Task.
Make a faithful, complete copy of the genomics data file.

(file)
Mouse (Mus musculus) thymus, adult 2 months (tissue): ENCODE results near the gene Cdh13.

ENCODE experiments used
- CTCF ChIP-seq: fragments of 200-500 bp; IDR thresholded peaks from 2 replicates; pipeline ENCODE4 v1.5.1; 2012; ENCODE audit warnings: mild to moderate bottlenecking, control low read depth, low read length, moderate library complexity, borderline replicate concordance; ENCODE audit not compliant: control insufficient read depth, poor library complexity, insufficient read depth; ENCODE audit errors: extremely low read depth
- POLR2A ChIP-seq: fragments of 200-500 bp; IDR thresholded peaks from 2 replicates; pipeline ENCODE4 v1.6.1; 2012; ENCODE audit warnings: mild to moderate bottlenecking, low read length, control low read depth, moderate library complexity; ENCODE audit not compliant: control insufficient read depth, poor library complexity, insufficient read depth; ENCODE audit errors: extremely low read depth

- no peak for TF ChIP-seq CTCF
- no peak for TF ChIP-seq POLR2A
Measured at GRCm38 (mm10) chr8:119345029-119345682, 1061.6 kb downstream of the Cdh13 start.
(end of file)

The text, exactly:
Mouse (Mus musculus) thymus, adult 2 months (tissue): ENCODE results near the gene Cdh13.

ENCODE experiments used
- CTCF ChIP-seq: fragments of 200-500 bp; IDR thresholded peaks from 2 replicates; pipeline ENCODE4 v1.5.1; 2012; ENCODE audit warnings: mild to moderate bottlenecking, control low read depth, low read length, moderate library complexity, borderline replicate concordance; ENCODE audit not compliant: control insufficient read depth, poor library complexity, insufficient read depth; ENCODE audit errors: extremely low read depth
- POLR2A ChIP-seq: fragments of 200-500 bp; IDR thresholded peaks from 2 replicates; pipeline ENCODE4 v1.6.1; 2012; ENCODE audit warnings: mild to moderate bottlenecking, low read length, control low read depth, moderate library complexity; ENCODE audit not compliant: control insufficient read depth, poor library complexity, insufficient read depth; ENCODE audit errors: extremely low read depth

- no peak for TF ChIP-seq CTCF
- no peak for TF ChIP-seq POLR2A
Measured at GRCm38 (mm10) chr8:119345029-119345682, 1061.6 kb downstream of the Cdh13 start.